By Webteam - 2nd June 2018 6:01am
On 2nd June 1851 the state of Maine became the first in the United States to prohibit the recreational consumption of Alcohol.
Temperance activist Neal Dow helped craft the Maine liquor law while he was mayor of Portland, Maine. The law's wording included that the sale of all alcoholic beverages except for "medicinal, mechanical or manufacturing purposes" was prohibited. Word of the law's passage quickly spread elsewhere in the nation, and by 1855 twelve states had joined Maine in total prohibition. Known as "dry" states, these states were the opposite of "wet" states, where no prohibition laws existed.
National Prohibition began on January 16th 1920, when the Eighteenth Amendment, incorporating the Volstead Act which banned the sale of alcoholic beverages, went into effect.
While the manufacture, importation, sale, and transport of alcohol was illegal in the United States, Section 29 of the Volstead Act allowed wine and cider to be made from fruit at home, but not beer. Up to 200 gallons of wine and cider per year could be made, and some vineyards grew grapes for home use. The Act did not prohibit consumption of alcohol. Many people stockpiled wines and liquors for their personal use in the latter part of 1919 before sales of alcoholic beverages became illegal with the introduction of Prohibition.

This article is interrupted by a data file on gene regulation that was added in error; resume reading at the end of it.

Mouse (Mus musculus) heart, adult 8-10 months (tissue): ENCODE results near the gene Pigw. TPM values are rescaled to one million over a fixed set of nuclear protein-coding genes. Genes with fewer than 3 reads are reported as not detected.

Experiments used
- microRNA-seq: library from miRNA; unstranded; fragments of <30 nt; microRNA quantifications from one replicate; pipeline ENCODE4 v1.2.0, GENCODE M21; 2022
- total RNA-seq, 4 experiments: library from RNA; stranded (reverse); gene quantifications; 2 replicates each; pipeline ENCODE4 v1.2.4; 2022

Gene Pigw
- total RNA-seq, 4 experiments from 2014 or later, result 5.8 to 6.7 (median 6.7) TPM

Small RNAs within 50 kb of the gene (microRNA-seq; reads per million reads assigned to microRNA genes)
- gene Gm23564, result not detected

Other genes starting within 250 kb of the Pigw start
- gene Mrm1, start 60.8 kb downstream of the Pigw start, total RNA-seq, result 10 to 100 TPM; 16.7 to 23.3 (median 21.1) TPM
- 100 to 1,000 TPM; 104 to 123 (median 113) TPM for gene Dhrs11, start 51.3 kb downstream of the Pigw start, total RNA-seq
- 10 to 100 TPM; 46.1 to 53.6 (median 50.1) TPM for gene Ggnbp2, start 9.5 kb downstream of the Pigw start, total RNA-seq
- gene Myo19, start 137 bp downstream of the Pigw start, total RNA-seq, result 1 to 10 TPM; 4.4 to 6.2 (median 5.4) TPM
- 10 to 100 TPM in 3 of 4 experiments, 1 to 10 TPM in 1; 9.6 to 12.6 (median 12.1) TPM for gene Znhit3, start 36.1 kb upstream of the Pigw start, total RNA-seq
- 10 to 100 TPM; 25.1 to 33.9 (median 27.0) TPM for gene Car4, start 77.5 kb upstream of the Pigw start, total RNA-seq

After the Eighteenth Amendment became law the United States embraced 'bootlegging'. In just the first six months of 1920 alone, the federal government opened 7,291 cases for prohibition violations. In just the first complete fiscal year of 1921, the number of cases jumped to 29,114 violations and would rise dramatically over the next thirteen years.
Bootlegging gave rise to the term "the real McCoy" — William 'Bill' McCoy was a bootlegger who sold only high quality imported alcohol. If he sold it, it was said to be "the real McCoy.
During the Great Depression, in March 1933, and mainly in a bid to raise much needed taxes, President Franklin Roosevelt signed an amendment to the Volstead Act, known as the Cullen-Harrison Act, allowing the manufacture and sale of 3.2% beer (by weight) and light wines thus ending the country's period of prohibition.
The Eighteenth Amendment was repealed on December 5th the same year, bringing and end to Prohibition.
Roosevelt made a notable comment on signing the March 1933 amendment — what was it?
"I think this would be a good time for a beer."
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